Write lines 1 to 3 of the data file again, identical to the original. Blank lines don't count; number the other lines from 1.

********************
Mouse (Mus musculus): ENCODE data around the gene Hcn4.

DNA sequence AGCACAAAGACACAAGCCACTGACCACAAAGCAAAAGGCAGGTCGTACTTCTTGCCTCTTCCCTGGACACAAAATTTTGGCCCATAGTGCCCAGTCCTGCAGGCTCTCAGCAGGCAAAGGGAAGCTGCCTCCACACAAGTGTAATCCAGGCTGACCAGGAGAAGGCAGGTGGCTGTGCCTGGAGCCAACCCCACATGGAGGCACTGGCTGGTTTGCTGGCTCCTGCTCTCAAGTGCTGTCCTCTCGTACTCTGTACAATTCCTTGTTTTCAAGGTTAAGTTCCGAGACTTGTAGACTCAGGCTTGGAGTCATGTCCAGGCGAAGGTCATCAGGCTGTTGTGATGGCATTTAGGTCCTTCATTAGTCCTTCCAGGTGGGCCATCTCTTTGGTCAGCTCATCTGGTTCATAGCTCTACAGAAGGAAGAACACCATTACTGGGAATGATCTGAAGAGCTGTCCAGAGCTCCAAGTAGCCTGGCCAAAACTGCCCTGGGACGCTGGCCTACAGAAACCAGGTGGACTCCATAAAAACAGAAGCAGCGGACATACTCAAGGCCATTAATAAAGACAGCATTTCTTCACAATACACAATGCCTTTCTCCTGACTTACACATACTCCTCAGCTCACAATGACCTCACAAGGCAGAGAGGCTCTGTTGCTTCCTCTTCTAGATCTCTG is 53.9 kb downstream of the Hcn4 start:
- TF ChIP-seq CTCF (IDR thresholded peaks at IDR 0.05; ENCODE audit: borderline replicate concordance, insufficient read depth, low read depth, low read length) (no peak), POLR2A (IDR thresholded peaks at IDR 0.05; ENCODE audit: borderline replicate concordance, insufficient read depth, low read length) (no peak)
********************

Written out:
Mouse (Mus musculus): ENCODE data around the gene Hcn4.

DNA sequence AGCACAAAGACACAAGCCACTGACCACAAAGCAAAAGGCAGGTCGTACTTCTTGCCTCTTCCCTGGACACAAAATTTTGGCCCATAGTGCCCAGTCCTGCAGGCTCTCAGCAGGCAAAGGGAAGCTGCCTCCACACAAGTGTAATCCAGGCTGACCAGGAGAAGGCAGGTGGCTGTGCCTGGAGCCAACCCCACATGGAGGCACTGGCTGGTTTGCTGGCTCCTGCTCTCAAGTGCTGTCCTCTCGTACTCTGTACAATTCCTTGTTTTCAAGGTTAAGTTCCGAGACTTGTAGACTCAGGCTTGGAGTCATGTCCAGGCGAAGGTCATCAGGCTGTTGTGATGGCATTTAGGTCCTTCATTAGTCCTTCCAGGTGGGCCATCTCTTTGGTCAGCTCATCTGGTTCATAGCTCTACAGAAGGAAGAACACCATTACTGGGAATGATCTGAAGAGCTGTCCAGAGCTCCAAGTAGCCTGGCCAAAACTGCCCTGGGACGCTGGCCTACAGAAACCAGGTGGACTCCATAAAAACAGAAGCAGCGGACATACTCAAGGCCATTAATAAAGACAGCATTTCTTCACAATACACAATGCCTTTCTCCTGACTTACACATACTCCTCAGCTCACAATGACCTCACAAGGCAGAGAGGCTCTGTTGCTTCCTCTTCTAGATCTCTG is 53.9 kb downstream of the Hcn4 start:
- TF ChIP-seq CTCF (IDR thresholded peaks at IDR 0.05; ENCODE audit: borderline replicate concordance, insufficient read depth, low read depth, low read length) (no peak), POLR2A (IDR thresholded peaks at IDR 0.05; ENCODE audit: borderline replicate concordance, insufficient read depth, low read length) (no peak)